Creating reusable modules for both Fire/Silver and XCode

Hi All,

I am building an iOs app in Xcode using Swift. I am trying to split it into independent modules, so that some of them will be shared in the future OSX and WatchKit versions of my app. So let’s say my most basic reusable Swift component is called MyModel, contains only business logic and has absolutely no dependence on UI or data access or Networking or CoreData, etc. Just the business logic.

Next, I come across Silver Beta, and I think to myself, hmm, maybe in the future I can make an Android app using Swift, neat! And I will use reusable MyModel source files - how convenient!

And then I notice that all my classes in MyModel are actually descendants of NSObject and use some features of the apple’s Foundation framework.

So my BIG question is: in order to reuse my code for a Silver-based Android app in the future should I rewrite all my modules so they DONT user Foundation anymore? Android project will NOT understand it, right?

As well, I’d appreciate any other hints related to creating shareable components, thanks! Did anyone try doing this yet? How much of your architecture can you really make reusable? (Obviously, nothing UI-related, but what else)

I have similar issues, but they are with some runtime based functions. The answer is to recreate those objects and functions in a form that are independent of any particular platform, but whose implementation on each platform uses platform specific functions.

In your case, you may be able to find a port of those frameworks to Swift, or possibly translate open source versions of those frameworks to Swift from Objective-C.

This is going to be a common problem for users of the Silver language as it is, where you want to write platform independent code, but find yourself needing some fundamental functions and classes which are platform supported but not language supported.

Generally speaking though it should be straightforward to write platform independent code. The challenge is designing abstractions that work with your business logic, or other platform independent code, and make sense there, but also can be implemented across multiple varied platforms in a way that makes sense to, and is friendly for, the user.

correct, you will want tomato your classes to explicitly descend from NSObject. If you don’t specify a direct ancestor for your base class (or any of your classes, Silver (and Apple’s Swift) will automatically pick the appropriate base class for each platform, when you compile. e.g. go you define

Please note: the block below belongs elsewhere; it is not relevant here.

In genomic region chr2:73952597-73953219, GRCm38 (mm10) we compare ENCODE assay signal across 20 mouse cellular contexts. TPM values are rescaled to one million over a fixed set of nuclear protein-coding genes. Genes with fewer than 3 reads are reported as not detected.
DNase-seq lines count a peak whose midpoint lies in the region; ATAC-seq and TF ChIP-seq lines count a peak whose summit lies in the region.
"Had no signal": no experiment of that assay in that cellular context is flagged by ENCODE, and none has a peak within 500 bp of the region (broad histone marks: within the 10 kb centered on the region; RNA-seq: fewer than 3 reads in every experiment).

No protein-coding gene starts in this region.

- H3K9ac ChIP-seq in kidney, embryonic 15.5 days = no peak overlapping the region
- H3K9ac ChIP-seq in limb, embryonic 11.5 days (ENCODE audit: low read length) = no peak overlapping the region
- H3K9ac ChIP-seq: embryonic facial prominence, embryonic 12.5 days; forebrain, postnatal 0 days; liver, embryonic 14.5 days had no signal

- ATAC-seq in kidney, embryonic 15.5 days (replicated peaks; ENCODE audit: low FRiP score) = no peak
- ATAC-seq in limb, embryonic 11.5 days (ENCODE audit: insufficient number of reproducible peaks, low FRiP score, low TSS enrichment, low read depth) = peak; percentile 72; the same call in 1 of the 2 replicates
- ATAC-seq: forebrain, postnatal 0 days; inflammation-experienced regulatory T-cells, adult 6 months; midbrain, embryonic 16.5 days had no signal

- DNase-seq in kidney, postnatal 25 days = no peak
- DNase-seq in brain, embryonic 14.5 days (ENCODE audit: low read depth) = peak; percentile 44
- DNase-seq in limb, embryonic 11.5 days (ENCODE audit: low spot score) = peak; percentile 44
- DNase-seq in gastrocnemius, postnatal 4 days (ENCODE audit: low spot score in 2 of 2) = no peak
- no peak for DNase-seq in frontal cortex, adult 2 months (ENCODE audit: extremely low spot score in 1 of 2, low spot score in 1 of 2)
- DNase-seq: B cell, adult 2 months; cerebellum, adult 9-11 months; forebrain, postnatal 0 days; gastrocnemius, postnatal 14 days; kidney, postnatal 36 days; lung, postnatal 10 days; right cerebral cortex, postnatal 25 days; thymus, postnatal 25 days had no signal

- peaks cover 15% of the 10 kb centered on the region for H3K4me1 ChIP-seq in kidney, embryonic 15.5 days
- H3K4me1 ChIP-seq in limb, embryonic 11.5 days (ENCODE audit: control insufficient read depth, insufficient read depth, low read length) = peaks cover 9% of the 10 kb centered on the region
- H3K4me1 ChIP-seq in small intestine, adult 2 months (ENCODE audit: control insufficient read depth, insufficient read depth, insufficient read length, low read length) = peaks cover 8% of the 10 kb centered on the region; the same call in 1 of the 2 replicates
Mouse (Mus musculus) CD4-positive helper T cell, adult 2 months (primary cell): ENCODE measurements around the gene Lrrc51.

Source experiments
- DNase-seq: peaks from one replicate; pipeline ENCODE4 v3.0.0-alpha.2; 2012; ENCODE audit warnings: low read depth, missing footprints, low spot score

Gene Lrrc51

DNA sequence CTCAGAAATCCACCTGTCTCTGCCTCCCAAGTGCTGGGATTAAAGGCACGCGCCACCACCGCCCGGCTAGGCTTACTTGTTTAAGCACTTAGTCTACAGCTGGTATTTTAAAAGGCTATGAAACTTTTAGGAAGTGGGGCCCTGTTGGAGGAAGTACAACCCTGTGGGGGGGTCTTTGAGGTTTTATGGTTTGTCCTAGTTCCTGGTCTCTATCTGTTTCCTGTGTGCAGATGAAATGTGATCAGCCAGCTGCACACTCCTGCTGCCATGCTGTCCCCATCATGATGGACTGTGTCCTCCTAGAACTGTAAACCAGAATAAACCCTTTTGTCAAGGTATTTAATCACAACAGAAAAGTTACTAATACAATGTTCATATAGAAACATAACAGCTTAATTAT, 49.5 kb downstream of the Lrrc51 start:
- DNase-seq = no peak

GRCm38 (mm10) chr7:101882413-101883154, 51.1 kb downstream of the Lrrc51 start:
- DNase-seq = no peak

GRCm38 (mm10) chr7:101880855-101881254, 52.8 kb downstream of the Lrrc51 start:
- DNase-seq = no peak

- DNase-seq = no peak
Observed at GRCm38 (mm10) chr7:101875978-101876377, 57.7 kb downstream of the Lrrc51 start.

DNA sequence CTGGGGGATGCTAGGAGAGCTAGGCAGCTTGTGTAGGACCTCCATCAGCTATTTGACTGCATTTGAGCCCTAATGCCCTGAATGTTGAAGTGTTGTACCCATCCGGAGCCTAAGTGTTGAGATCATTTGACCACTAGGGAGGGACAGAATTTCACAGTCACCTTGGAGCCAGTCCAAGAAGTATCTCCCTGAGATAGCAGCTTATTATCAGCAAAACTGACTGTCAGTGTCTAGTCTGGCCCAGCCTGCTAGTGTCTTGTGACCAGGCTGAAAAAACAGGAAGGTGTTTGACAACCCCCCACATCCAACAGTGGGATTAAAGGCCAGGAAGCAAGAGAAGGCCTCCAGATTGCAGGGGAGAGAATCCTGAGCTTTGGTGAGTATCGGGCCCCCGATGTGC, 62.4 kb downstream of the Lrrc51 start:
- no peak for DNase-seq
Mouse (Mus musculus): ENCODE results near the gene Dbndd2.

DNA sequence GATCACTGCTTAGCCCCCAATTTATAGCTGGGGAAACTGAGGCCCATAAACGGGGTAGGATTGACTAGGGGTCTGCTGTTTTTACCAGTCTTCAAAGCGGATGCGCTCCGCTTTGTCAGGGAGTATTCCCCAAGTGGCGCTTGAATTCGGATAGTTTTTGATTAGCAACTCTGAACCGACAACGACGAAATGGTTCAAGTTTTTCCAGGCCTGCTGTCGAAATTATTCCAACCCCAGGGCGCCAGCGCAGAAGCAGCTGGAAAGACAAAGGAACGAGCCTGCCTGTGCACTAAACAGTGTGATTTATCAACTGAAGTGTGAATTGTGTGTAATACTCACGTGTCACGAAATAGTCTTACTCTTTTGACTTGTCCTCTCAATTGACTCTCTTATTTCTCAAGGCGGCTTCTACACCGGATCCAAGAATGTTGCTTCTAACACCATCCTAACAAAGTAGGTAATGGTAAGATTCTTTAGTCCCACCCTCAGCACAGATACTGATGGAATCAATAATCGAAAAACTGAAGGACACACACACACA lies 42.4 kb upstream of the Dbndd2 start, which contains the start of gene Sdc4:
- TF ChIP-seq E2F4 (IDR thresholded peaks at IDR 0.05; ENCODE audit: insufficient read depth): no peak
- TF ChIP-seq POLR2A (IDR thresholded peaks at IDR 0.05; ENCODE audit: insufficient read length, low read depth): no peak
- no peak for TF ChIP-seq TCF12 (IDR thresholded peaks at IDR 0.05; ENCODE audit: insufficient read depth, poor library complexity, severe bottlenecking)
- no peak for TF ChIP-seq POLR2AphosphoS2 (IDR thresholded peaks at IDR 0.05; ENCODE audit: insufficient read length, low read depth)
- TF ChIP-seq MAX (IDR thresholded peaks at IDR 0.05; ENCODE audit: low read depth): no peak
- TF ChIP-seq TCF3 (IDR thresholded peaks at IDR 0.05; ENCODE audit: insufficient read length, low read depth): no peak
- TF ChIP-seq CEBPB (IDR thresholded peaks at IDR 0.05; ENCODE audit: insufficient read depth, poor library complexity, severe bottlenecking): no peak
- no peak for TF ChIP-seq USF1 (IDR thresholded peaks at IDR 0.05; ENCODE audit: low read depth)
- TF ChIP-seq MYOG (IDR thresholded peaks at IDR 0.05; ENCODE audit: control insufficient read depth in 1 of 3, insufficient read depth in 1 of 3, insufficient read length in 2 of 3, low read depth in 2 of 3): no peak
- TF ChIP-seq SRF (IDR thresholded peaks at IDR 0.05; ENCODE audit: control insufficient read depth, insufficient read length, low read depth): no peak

public class MyEntity {
    var parent:MyEntity?

then this will compile for all platforms. on Silver/Cocoa, the descendant will will be NSObject, on Java it will be java.lang.Object, and so forth. But your code will not care, as long as these business classes don’t call into or override functions specific to those platform classes.

If you can use our compiler for all platforms (including Cocoa), you can make even more code sharable, by using the Sugar class library, which provides a lot of common objects (think XML, URL, Network calls, Strings with an API thats the same across all platforms). Iffier code uses the Sugar APIs, it (or those parts) wont complain Apple’s Swift anymore, because Sugar depends on functionality in or compiler. But that might not be a huge deal breaker, since you can target iOS and Mac with our compiler, as well.

Correct. If you out any effort into such APIs, i would suggest that you consider contributing them back to the Sugar project (or, depending on scope/target, the Swift base library, which we’ll also open source on GitHub soon, hopefully as early as this week).

A task for which Oxidizer can alleviate some of the grunt work for you. Check out

Yes.he hope that we get a good community effort going to really add a lot of functionality to Sugar, here.


Is there any way to use the Sugar library in an XCode project as an xcode framework?
We run straight XCode and Apple Swift for our iOS version, and compile a shared business logic layer with Silver for Android. We don’t want to use Silver for iOS, but having Sugar available on both platforms could be useful

Not sorry. Sugar depends very heavily on Elements compiler features, most importantly Mapped Types.

No worries. We have most of what Sugar offers in our portable layer by now anyway.